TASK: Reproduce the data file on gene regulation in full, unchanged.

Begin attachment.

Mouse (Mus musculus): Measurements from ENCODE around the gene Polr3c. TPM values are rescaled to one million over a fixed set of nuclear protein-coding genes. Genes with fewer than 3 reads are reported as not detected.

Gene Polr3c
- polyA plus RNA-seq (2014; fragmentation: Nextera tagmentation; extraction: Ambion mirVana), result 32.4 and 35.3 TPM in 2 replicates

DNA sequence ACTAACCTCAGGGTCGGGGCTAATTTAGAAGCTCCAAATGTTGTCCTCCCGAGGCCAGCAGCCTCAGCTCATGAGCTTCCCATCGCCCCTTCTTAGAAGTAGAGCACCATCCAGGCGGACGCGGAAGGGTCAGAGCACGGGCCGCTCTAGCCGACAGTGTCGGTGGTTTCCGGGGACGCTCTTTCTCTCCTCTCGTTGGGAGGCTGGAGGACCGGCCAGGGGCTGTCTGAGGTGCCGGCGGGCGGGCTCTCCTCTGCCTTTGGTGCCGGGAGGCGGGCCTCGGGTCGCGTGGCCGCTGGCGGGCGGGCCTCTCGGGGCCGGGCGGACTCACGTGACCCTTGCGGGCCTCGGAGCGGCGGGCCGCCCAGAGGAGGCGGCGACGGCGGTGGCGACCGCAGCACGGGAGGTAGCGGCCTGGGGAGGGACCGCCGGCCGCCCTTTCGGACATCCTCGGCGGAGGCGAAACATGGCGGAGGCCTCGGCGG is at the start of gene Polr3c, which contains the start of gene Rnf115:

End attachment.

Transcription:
Mouse (Mus musculus): Measurements from ENCODE around the gene Polr3c. TPM values are rescaled to one million over a fixed set of nuclear protein-coding genes. Genes with fewer than 3 reads are reported as not detected.

Gene Polr3c
- polyA plus RNA-seq (2014; fragmentation: Nextera tagmentation; extraction: Ambion mirVana), result 32.4 and 35.3 TPM in 2 replicates

DNA sequence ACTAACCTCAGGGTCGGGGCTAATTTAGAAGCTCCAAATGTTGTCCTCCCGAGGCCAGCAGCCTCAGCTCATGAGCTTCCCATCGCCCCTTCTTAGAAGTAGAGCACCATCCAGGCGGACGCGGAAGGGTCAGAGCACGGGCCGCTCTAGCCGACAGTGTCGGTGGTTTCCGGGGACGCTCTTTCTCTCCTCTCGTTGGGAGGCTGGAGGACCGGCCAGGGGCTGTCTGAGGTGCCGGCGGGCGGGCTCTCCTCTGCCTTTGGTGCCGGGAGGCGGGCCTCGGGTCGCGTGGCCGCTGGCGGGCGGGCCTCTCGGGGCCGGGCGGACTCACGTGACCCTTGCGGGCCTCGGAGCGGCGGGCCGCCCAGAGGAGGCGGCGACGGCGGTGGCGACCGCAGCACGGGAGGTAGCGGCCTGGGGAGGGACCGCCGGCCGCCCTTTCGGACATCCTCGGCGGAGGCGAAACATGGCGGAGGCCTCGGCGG is at the start of gene Polr3c, which contains the start of gene Rnf115: